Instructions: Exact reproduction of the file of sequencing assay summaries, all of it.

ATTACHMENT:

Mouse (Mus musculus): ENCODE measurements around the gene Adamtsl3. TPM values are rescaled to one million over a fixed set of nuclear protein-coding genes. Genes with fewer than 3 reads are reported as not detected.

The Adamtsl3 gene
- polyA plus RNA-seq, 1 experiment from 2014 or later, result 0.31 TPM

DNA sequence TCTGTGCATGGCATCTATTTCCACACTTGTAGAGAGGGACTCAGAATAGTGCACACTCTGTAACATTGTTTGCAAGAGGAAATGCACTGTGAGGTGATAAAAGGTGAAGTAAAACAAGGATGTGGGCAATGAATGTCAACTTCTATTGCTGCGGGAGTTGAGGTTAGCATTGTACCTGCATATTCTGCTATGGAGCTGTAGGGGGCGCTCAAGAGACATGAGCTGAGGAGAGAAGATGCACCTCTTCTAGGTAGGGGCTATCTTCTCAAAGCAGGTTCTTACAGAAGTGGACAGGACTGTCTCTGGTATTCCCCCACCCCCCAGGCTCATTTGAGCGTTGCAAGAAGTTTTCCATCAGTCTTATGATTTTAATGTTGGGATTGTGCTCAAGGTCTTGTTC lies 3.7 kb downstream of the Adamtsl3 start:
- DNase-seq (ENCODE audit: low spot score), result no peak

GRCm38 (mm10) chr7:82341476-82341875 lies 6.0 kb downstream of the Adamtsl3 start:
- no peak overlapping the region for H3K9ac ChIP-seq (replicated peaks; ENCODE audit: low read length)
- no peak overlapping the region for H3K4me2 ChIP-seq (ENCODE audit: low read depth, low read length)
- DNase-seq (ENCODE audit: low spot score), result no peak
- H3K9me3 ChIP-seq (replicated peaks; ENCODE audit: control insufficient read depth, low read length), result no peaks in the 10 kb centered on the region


Mouse (Mus musculus): ENCODE measurements around the gene Adamtsl3. TPM values are rescaled to one million over a fixed set of nuclear protein-coding genes. Genes with fewer than 3 reads are reported as not detected.

The Adamtsl3 gene
- polyA plus RNA-seq, 1 experiment from 2014 or later, result 0.31 TPM

DNA sequence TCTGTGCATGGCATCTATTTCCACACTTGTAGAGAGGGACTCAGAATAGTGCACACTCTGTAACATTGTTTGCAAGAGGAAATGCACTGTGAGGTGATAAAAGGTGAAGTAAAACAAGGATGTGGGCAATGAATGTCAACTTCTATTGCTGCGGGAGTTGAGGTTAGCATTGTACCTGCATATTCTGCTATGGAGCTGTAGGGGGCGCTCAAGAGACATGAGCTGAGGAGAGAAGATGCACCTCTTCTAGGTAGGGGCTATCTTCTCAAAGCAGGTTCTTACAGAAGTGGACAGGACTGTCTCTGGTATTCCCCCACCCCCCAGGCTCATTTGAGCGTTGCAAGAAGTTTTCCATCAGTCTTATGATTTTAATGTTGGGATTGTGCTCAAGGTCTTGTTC lies 3.7 kb downstream of the Adamtsl3 start:
- DNase-seq (ENCODE audit: low spot score), result no peak

GRCm38 (mm10) chr7:82341476-82341875 lies 6.0 kb downstream of the Adamtsl3 start:
- no peak overlapping the region for H3K9ac ChIP-seq (replicated peaks; ENCODE audit: low read length)
- no peak overlapping the region for H3K4me2 ChIP-seq (ENCODE audit: low read depth, low read length)
- DNase-seq (ENCODE audit: low spot score), result no peak
- H3K9me3 ChIP-seq (replicated peaks; ENCODE audit: control insufficient read depth, low read length), result no peaks in the 10 kb centered on the region